That's an SSL vulnerability, not a Linux vulnerability. Splitting hairs? Not at all: SSL isn't part of the Linux OS and isn't required to run Linux. Slapper is also specific to i386 machines and makes an assumption about the location of 'sh'.

Given that it first appeared in 2002 you can bet your bottom dollar that SSL was fixed within days and vulnerable versions of SSL haven't been available since.

Can you point me at something which accurately quantifies "Plenty of Linux webservers"? Symantec just has it as "Number of infections: more than 1,000" (along with "Removal: Easy", "Threat Containment: Easy", and "Damage Level: Low") - but with no date. For all this says there could be zero infections today. The details are a little old too: Ubuntu "Feisty" runs 0.9.8c and a what, 4-year old(?) SUSE 9.3 installation runs 0.9.7e so neither is vulnerable to Slapper "out the box".

> any server, regardless of OS is very vulnerable if the security fixes don't get applied

ITYM any *Windows* OS not sheltered behind a good firewall/crap filter is very vulnerable. I regularly trap several spam mails per day, either containing malicious code designed to take advantage of some vulnerability or other, or links pointing to the same thing on a website but I'm really not bothered by this: they're all Windows-related binaries. And even if, one day, they become Linux-related binaries I'm still going to have to 'get out and push' to allow them to work. It's already easy to mail a one-line noddy script which, with the right permissions and making a few assumptions, would delete every file on the system without comment - but the recipient would really need to work on it (and know the root password) before it was able to delete any files. There is not and there never will be a means of executing anything arriving inside a mail body, for very obvious reasons.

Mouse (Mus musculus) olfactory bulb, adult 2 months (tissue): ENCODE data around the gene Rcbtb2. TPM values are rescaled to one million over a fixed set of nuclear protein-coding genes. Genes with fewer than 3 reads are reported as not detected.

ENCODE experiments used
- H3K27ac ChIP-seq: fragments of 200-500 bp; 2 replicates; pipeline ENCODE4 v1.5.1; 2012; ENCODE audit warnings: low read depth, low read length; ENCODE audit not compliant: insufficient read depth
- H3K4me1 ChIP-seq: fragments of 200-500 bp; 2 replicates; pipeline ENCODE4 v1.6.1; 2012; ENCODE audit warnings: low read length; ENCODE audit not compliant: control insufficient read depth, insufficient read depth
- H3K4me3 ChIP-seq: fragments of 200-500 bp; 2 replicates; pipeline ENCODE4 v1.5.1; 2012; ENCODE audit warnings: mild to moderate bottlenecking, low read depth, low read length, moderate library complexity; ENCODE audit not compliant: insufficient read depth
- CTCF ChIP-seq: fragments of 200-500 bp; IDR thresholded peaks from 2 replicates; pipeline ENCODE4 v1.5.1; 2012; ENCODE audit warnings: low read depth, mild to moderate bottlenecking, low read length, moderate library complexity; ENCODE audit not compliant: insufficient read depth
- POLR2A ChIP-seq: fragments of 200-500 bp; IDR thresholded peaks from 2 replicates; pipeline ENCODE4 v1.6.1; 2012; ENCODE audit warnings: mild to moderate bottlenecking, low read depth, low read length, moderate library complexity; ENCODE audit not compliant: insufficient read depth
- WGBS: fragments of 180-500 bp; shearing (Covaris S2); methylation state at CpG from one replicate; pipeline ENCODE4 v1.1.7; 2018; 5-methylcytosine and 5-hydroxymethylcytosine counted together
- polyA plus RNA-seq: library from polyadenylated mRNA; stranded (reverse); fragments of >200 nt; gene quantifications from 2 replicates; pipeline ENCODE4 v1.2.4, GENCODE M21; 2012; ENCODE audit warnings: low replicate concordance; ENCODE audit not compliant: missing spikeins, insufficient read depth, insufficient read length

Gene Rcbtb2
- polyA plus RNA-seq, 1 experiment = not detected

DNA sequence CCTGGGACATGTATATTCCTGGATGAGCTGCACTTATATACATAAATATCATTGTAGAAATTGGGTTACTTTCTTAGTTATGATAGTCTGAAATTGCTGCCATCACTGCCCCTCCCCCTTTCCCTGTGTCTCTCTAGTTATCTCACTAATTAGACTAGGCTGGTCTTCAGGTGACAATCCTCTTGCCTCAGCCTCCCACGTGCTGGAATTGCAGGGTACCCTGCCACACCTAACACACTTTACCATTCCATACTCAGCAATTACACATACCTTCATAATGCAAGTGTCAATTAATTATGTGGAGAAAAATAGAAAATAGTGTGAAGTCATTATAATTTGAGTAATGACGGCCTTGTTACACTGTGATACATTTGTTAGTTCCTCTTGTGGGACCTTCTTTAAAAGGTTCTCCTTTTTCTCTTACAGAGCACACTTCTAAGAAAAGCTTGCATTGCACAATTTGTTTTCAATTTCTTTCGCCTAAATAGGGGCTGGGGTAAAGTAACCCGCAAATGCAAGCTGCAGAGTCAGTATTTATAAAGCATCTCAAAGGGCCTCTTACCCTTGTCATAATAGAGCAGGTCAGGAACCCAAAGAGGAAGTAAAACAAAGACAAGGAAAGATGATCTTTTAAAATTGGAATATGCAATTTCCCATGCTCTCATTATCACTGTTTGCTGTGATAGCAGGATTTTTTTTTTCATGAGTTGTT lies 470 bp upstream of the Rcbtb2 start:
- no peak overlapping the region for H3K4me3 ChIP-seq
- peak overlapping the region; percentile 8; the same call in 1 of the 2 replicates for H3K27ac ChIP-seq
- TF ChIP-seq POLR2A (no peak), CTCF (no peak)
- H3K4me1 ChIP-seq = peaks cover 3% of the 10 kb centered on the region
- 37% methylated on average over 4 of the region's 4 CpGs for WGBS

Linux *might* be occasionally vulnerable to *potential* exploits within a narrow range of supplied applications: not that that's any reason to avoid keeping things ship-shape & updated - but it's still an entirely different ball-game to that other OS.


@Remy Redert

> I'm fairly certain that you'll find a good number of security bugs in Linux, for one no program with more then 10 lines can be bug free from the start and a program the size of an OS will never be bug free.